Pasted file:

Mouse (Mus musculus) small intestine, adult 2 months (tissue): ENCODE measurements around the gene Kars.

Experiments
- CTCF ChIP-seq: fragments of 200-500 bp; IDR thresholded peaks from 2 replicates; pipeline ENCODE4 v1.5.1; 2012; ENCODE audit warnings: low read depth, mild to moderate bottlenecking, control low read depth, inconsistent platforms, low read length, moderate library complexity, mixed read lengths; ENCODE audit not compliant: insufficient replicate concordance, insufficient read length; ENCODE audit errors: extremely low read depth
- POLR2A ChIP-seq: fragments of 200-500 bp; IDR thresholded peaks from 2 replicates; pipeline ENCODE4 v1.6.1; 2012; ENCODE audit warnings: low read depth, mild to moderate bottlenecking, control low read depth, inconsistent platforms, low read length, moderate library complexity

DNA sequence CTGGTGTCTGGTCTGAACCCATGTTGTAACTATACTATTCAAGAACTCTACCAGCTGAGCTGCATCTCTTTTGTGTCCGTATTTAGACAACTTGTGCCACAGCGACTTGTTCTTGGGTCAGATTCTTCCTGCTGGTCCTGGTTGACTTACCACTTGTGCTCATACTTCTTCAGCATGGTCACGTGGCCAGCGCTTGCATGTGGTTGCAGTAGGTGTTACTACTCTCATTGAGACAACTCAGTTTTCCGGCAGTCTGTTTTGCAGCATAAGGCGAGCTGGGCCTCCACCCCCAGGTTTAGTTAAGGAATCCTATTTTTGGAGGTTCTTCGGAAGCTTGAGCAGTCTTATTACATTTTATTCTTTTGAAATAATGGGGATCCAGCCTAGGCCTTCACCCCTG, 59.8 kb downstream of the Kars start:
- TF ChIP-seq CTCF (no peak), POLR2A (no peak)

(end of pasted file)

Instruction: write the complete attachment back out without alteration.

Mouse (Mus musculus) small intestine, adult 2 months (tissue): ENCODE measurements around the gene Kars.

Experiments
- CTCF ChIP-seq: fragments of 200-500 bp; IDR thresholded peaks from 2 replicates; pipeline ENCODE4 v1.5.1; 2012; ENCODE audit warnings: low read depth, mild to moderate bottlenecking, control low read depth, inconsistent platforms, low read length, moderate library complexity, mixed read lengths; ENCODE audit not compliant: insufficient replicate concordance, insufficient read length; ENCODE audit errors: extremely low read depth
- POLR2A ChIP-seq: fragments of 200-500 bp; IDR thresholded peaks from 2 replicates; pipeline ENCODE4 v1.6.1; 2012; ENCODE audit warnings: low read depth, mild to moderate bottlenecking, control low read depth, inconsistent platforms, low read length, moderate library complexity

DNA sequence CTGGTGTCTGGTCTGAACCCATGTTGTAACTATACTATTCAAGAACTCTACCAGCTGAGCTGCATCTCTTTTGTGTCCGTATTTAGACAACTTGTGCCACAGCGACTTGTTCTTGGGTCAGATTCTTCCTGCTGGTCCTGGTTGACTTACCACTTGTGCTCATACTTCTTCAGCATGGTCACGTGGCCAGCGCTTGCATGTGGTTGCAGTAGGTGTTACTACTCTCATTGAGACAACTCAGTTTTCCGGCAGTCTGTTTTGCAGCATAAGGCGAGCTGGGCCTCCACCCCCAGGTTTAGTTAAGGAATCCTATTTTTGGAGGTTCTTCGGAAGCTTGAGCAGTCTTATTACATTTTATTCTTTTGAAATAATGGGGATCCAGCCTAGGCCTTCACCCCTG, 59.8 kb downstream of the Kars start:
- TF ChIP-seq CTCF (no peak), POLR2A (no peak)